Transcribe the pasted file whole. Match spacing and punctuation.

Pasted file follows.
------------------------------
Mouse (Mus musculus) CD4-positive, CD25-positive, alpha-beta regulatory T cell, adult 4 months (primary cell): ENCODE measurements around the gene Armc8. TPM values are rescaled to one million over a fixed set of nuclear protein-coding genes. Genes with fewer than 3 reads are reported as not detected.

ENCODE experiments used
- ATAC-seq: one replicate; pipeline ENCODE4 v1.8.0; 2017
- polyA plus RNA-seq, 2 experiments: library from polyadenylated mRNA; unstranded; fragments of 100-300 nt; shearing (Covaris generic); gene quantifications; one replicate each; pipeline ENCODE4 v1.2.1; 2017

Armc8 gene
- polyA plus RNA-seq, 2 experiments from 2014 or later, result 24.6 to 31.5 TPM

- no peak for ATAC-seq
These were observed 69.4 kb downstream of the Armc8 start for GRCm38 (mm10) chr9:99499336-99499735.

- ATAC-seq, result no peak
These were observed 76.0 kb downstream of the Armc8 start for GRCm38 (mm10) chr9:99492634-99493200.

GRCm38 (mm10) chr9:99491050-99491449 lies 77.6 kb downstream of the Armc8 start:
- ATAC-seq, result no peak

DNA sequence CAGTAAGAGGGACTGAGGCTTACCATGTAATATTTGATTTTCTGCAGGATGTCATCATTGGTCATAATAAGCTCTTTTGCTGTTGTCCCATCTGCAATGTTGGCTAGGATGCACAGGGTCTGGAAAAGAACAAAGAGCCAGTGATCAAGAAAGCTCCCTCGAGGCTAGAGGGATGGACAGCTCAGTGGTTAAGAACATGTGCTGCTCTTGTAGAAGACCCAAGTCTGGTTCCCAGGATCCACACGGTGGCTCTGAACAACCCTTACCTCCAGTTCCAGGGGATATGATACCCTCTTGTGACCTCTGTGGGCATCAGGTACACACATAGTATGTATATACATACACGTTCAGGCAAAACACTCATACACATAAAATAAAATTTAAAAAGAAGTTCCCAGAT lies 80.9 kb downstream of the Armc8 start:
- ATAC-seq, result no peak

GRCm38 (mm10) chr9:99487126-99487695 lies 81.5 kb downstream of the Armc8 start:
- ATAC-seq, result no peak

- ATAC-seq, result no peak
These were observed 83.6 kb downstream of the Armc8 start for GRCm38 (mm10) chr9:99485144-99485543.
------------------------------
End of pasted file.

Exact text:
Mouse (Mus musculus) CD4-positive, CD25-positive, alpha-beta regulatory T cell, adult 4 months (primary cell): ENCODE measurements around the gene Armc8. TPM values are rescaled to one million over a fixed set of nuclear protein-coding genes. Genes with fewer than 3 reads are reported as not detected.

ENCODE experiments used
- ATAC-seq: one replicate; pipeline ENCODE4 v1.8.0; 2017
- polyA plus RNA-seq, 2 experiments: library from polyadenylated mRNA; unstranded; fragments of 100-300 nt; shearing (Covaris generic); gene quantifications; one replicate each; pipeline ENCODE4 v1.2.1; 2017

Armc8 gene
- polyA plus RNA-seq, 2 experiments from 2014 or later, result 24.6 to 31.5 TPM

- no peak for ATAC-seq
These were observed 69.4 kb downstream of the Armc8 start for GRCm38 (mm10) chr9:99499336-99499735.

- ATAC-seq, result no peak
These were observed 76.0 kb downstream of the Armc8 start for GRCm38 (mm10) chr9:99492634-99493200.

GRCm38 (mm10) chr9:99491050-99491449 lies 77.6 kb downstream of the Armc8 start:
- ATAC-seq, result no peak

DNA sequence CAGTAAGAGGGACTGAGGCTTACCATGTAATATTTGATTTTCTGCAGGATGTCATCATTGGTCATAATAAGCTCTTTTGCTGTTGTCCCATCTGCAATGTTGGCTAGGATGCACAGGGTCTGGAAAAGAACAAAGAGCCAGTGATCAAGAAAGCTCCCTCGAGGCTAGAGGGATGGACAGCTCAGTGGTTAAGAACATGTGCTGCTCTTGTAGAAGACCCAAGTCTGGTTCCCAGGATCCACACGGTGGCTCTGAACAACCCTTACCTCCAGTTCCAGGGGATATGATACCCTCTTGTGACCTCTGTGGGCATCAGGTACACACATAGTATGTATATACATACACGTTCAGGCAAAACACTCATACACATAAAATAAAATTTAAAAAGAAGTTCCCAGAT lies 80.9 kb downstream of the Armc8 start:
- ATAC-seq, result no peak

GRCm38 (mm10) chr9:99487126-99487695 lies 81.5 kb downstream of the Armc8 start:
- ATAC-seq, result no peak

- ATAC-seq, result no peak
These were observed 83.6 kb downstream of the Armc8 start for GRCm38 (mm10) chr9:99485144-99485543.